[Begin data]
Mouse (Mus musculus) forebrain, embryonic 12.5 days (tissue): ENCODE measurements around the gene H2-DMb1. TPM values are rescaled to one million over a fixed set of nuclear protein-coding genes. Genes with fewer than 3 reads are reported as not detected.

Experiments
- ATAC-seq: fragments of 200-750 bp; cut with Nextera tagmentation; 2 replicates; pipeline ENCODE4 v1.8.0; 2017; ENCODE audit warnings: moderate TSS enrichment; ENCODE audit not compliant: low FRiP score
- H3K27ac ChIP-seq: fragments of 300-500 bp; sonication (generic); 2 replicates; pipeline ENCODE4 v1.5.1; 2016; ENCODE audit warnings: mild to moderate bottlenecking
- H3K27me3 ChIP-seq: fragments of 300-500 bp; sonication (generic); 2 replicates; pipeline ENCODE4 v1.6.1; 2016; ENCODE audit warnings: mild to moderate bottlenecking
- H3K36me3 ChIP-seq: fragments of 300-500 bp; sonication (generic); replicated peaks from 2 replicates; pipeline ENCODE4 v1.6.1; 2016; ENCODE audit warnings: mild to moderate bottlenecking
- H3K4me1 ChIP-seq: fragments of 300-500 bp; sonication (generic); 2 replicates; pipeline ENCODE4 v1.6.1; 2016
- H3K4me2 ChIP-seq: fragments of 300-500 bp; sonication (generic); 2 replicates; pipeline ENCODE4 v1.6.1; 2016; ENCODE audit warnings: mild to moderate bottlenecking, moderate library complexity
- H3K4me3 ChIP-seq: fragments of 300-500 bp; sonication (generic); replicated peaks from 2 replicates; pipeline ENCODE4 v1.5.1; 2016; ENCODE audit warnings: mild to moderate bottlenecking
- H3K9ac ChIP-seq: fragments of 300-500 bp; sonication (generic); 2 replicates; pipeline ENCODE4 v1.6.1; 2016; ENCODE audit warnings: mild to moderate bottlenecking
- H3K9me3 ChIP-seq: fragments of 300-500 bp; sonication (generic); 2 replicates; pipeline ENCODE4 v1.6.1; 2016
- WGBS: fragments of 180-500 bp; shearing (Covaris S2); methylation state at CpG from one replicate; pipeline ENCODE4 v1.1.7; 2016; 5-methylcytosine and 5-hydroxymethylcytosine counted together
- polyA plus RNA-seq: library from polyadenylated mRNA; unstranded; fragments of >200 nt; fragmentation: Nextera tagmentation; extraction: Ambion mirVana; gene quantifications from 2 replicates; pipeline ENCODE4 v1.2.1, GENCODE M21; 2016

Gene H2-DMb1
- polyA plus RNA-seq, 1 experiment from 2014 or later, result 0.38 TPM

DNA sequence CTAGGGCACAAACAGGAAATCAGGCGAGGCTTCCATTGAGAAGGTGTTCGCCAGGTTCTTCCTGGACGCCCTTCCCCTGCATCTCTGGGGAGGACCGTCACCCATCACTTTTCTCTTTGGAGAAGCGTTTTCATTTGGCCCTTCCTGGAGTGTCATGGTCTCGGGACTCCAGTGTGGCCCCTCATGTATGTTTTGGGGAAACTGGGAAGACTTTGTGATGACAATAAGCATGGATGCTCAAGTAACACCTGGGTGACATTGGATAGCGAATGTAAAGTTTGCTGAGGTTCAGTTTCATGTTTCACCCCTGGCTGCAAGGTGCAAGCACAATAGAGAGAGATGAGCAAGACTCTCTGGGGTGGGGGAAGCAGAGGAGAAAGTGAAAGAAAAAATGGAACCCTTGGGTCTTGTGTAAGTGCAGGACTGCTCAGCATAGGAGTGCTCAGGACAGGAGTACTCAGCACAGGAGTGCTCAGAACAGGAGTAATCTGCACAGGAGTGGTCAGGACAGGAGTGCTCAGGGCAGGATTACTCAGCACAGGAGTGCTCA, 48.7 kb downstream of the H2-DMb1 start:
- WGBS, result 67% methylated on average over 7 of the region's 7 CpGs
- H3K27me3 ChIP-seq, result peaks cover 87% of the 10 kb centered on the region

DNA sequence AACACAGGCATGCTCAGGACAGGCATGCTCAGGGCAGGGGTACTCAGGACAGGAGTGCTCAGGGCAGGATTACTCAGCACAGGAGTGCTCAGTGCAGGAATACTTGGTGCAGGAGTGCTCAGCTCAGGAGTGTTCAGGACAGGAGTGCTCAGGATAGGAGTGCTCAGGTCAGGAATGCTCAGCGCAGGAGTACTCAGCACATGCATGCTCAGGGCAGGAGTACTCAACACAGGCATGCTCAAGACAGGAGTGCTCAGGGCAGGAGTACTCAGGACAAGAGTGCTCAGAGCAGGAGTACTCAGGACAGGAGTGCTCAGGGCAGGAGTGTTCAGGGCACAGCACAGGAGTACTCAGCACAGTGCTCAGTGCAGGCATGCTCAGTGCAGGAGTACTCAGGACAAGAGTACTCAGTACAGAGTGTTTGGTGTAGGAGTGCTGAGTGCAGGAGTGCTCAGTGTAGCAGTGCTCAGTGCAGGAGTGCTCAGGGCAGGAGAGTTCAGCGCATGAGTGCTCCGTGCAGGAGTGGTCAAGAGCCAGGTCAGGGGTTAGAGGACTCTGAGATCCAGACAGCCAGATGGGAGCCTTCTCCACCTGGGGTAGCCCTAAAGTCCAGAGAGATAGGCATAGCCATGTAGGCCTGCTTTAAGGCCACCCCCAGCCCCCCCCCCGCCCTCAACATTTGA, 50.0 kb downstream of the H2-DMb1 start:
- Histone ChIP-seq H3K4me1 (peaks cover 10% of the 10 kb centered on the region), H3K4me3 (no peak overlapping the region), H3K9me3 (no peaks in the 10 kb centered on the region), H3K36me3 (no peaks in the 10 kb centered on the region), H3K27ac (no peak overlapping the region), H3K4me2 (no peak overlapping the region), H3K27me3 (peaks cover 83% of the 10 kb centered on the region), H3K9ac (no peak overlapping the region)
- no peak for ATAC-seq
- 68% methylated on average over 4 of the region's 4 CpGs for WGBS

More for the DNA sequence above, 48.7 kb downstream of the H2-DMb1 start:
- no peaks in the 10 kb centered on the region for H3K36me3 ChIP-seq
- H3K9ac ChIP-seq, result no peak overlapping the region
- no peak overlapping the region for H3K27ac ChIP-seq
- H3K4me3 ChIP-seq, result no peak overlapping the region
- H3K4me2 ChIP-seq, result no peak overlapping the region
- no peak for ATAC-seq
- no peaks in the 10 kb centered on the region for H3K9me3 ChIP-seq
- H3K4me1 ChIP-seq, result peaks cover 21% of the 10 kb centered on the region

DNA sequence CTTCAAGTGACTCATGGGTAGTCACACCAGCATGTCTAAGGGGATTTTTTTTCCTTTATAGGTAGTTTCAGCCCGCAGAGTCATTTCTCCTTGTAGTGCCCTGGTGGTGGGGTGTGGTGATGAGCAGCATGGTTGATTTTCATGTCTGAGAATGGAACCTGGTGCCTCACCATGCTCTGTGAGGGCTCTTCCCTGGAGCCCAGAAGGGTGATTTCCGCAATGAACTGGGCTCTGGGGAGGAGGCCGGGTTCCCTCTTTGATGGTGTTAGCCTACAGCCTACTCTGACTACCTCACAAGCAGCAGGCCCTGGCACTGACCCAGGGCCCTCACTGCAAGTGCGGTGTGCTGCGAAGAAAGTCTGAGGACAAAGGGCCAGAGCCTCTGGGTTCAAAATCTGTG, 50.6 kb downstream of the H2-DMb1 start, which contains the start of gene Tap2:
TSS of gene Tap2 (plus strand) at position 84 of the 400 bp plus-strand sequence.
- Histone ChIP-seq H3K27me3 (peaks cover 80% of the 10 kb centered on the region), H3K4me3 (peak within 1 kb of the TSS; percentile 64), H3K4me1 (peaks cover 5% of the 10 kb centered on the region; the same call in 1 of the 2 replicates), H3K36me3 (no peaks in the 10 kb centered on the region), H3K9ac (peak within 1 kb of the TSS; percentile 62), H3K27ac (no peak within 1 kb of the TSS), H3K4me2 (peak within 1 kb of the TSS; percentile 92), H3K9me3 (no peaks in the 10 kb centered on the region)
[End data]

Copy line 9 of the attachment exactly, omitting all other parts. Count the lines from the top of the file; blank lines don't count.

- H3K4me3 ChIP-seq: fragments of 300-500 bp; sonication (generic); replicated peaks from 2 replicates; pipeline ENCODE4 v1.5.1; 2016; ENCODE audit warnings: mild to moderate bottlenecking